A boomtown is a community that undergoes sudden and rapid population and economic growth, or that is started from scratch. The growth is normally attributed to the nearby discovery of a precious resource such as gold, silver, or oil, although the term can also be applied to communities growing very rapidly for different reasons, such as a proximity to a major metropolitan area, huge construction project, or attractive climate.

eBay American multinational e-commerce corporation

eBay Inc. is an American multinational e-commerce corporation based in San Jose, California that facilitates consumer-to-consumer and business-to-consumer sales through its website. eBay was founded by Pierre Omidyar in the autumn of 1995, and became a notable success story of the dot-com bubble. eBay is a multibillion-dollar business with operations in about 30 countries, as of 2011. The company manages the eBay website, an online auction and shopping website in which people and businesses buy and sell a wide variety of goods and services worldwide. The website is free to use for buyers, but sellers are charged fees for listing items after a limited number of free listings, and again when those items are sold.

Healesville, Victoria Town in Victoria, Australia

Healesville is a town in Victoria, Australia, 52 km north-east from Melbourne's central business district. Its local government area is the Shire of Yarra Ranges. At the 2016 Census, Healesville had a population of 7,461.

Geography

Wauconda is located at 48°43′33″N119°0′49″W / 48.72583°N 119.01361°W / 48.72583; -119.01361 (48.7257163, -119.0136516), [2] on a plateau about 23 miles east of Tonasket, Washington, near Wauconda Pass and the Okanogan National Forest. [11] It is near the headwaters of a fork of Granite Creek, which empties into the Sanpoil River at nearby Republic, Washington. [12]

Tonasket, Washington City in Washington, United States

Tonasket is a city in Okanogan County, Washington, United States. The population was 1,032 at the 2010 census.

Wauconda Pass is a high mountain pass in the state of Washington, east of the town of Wauconda. It is traversed by State Route 20.

Okanogan National Forest

The Okanogan National Forest is a U.S. National Forest located in Okanogan County in north-central Washington, United States.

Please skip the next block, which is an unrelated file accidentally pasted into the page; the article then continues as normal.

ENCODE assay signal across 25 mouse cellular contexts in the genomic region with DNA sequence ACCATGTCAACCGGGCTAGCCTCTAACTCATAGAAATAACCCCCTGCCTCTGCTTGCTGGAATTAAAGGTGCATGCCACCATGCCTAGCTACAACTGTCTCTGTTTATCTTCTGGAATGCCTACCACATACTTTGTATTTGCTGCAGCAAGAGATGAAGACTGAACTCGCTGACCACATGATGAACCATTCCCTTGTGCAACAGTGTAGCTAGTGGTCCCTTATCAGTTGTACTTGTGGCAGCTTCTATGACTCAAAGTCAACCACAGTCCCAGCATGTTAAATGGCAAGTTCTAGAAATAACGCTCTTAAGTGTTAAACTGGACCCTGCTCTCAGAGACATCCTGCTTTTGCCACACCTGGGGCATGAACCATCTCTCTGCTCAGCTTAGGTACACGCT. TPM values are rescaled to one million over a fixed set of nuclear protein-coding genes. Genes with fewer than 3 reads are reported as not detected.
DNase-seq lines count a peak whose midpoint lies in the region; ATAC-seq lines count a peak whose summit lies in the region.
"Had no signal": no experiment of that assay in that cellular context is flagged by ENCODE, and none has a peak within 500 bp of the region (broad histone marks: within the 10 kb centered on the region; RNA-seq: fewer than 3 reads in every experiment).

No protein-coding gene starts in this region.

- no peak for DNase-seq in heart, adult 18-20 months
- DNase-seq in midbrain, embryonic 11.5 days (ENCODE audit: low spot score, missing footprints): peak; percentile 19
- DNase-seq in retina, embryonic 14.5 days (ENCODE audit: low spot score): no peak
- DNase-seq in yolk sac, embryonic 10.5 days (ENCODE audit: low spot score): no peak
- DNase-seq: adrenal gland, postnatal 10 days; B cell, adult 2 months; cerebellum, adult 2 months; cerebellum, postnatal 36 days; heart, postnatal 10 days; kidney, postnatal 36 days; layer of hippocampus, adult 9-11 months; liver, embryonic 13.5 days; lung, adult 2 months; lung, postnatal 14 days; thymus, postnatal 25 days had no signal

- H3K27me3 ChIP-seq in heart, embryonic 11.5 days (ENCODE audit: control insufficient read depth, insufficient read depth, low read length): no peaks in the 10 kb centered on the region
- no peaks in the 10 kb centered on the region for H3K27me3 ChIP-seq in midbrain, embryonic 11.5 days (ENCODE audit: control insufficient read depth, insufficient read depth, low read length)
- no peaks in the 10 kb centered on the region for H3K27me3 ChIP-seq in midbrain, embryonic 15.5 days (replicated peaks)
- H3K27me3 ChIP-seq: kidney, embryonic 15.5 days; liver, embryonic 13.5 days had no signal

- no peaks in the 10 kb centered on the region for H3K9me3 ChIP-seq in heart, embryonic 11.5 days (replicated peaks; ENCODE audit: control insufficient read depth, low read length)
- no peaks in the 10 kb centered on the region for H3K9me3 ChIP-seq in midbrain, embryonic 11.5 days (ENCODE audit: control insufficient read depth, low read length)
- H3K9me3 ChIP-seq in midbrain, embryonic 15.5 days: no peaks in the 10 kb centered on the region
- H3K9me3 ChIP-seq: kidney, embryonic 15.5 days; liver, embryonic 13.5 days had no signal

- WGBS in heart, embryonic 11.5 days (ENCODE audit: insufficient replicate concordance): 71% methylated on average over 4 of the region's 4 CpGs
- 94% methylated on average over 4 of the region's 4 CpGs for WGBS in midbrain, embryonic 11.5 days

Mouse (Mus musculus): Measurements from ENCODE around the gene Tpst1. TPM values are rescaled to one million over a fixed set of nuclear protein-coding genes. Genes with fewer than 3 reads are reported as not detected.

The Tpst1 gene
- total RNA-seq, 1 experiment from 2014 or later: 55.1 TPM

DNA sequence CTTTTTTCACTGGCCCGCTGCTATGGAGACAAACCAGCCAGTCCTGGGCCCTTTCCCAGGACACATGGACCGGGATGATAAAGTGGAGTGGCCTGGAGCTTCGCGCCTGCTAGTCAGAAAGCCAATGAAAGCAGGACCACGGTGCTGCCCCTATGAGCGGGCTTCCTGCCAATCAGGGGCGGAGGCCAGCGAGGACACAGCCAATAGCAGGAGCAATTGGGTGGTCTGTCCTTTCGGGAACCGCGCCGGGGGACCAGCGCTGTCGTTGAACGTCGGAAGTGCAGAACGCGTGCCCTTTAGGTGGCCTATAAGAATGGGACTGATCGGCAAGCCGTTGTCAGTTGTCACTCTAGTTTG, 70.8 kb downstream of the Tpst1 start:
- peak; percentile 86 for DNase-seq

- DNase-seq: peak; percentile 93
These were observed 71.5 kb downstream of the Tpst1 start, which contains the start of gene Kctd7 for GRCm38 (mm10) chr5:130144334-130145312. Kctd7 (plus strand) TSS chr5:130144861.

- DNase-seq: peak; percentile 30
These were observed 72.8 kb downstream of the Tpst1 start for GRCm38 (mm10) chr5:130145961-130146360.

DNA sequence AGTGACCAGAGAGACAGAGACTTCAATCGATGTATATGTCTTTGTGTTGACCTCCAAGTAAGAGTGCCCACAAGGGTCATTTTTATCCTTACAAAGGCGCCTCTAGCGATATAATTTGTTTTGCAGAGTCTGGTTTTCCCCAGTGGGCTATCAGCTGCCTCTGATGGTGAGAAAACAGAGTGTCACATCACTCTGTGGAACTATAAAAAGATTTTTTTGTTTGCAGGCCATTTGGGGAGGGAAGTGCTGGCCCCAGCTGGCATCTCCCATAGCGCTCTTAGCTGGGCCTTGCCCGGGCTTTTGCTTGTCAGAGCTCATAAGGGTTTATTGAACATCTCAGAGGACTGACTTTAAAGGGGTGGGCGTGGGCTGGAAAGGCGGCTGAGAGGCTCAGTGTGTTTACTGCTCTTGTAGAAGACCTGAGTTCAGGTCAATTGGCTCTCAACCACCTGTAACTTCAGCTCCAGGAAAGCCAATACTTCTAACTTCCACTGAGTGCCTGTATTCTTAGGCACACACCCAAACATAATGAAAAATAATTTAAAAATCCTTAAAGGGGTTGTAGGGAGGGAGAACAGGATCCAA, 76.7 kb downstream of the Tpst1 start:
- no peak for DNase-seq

Related Research Articles

Okanogan, Washington City in Washington, United States

Okanogan is a city in Okanogan County, Washington, United States. The population was 2,552 at the 2010 census, within the Greater Omak Area. It is the seat of Okanogan County.

Oroville, Washington City in Washington, United States

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Mazama, Washington Unincorporated community

Mazama is an unincorporated community in Okanogan County located in the Methow Valley of Washington, on the east slopes of the North Cascades and North Cascades National Park. It is located along the North Cascades Highway, 14 miles (23 km) northwest of Winthrop and about 28 miles (45 km) south of the Canada–United States border. Mazama's town center elevation is 2,106 feet (642 m), and it is located 2.7 miles (4.3 km) south of and 4,895 feet (1,492 m) below Goat Peak.

Malott, Washington human settlement in Washington, United States of America

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Bodie, Washington Ghost town in Washington, United States

Bodie is a ghost town in Okanogan County, Washington, United States.

Bolster is a ghost town in Okanogan County, Washington, USA. In 1899, the town was platted by J.S. McBride, who named it for the Spokane financier Herman Bolster. He sold lots in the new town and at one time there were several stores, a post office and three saloons. The small town of some thirty families traded with Chesaw, each calling the other a 'suburb'. The newspaper could not make any money, and eventually went out of business. In 1909, the post office closed. There was a school there in 1910, but it only operated that year.

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References

  1. Wauconda Zip Code 98859 population
  2. 1 2 U.S. Geological Survey Geographic Names Information System: Wauconda, Washington
  3. Kirk, Ruth; Alexander, Carmela (1995). Exploring Washington's Past: A Road Guide to History. University of Washington Press. p. 71. ISBN   0-295-97443-5.
  4. 1 2 McEntee, Kate (March 23, 2010). "Eastern Washington town for sale on eBay". The News Tribune. Retrieved April 3, 2010.
  5. Smith, Jerry (2011). Boom Towns & Relic Hunters of Washington State: Exploring Washington's Historic Ghost Towns & Mining Camps. Seattle, Washington: Classic Day. p. 74. ISBN   978-1-59849-120-3.
  6. Corson, Sheila (October 1, 2008). "Wauconda, house included, is for sale". The Omak-Okanogan County Chronicle. Retrieved April 3, 2010.Italic or bold markup not allowed in: |publisher= (help)
  7. Muir, Ed (April 2, 2010). "Hurry if you want to own a small Eastern Washington town". NWCN.com. Retrieved April 3, 2010.
  8. Lacitis, Erik (April 18, 2010). "SOLD: 1 tiny town, to Bothell couple, for $360,000". Seattle Times .
  9. Deshais, Nick (June 16, 2015). "Tour Deshais: Closure a Downer on Dry Stretch". The Spokesman-Review . Retrieved June 26, 2018.
  10. Garone, Elizabeth (June 21, 2015). "The People Who Bought Their Own Town". BBC . Retrieved May 25, 2018.
  11. Wootton, Sharon; Savage, Maggie & Oakley, Myrna (2009). Washington Off the Beaten Path: A Guide to Unique Places (8th ed.). Globe Pequot. p. 97. ISBN   978-0-7627-4882-2.
  12. Shedd, Solon (1913). Cement Materials and Industry in the State of Washington. Washington Geological Survey. p. 169.